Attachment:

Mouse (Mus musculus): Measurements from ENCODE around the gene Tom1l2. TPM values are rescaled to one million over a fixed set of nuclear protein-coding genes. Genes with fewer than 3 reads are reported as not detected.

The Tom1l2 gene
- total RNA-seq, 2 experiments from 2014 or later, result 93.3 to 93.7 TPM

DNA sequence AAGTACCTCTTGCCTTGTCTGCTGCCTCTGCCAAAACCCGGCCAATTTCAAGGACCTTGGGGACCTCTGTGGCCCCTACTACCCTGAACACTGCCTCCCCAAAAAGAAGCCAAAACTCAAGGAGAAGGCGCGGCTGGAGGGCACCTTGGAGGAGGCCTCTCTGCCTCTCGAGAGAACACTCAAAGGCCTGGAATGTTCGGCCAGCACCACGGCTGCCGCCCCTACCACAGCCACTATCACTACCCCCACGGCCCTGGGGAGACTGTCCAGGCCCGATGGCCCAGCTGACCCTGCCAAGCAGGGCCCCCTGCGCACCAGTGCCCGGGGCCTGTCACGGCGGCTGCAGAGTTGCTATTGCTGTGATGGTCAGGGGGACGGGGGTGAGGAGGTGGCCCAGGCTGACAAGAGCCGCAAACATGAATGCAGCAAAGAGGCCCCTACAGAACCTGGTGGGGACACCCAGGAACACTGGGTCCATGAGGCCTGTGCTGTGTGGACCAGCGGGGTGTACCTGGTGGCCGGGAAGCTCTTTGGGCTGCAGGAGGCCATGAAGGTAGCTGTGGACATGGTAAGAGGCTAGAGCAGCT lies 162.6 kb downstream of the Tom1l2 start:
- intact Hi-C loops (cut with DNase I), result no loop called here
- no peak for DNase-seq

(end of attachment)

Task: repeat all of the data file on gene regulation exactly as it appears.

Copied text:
Mouse (Mus musculus): Measurements from ENCODE around the gene Tom1l2. TPM values are rescaled to one million over a fixed set of nuclear protein-coding genes. Genes with fewer than 3 reads are reported as not detected.

The Tom1l2 gene
- total RNA-seq, 2 experiments from 2014 or later, result 93.3 to 93.7 TPM

DNA sequence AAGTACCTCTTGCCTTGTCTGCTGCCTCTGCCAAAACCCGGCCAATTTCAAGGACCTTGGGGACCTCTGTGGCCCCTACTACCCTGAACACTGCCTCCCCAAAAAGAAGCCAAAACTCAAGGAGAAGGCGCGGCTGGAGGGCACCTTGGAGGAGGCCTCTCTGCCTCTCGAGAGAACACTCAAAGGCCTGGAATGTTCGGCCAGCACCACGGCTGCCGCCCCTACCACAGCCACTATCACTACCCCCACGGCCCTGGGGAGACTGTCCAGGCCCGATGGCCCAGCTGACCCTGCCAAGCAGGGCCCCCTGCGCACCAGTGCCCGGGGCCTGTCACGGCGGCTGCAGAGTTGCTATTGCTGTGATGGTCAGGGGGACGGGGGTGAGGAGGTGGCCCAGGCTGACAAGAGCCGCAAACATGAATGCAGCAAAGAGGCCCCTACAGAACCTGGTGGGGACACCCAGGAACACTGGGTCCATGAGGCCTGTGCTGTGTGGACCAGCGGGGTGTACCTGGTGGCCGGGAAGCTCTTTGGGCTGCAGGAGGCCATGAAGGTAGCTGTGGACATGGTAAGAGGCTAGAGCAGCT lies 162.6 kb downstream of the Tom1l2 start:
- intact Hi-C loops (cut with DNase I), result no loop called here
- no peak for DNase-seq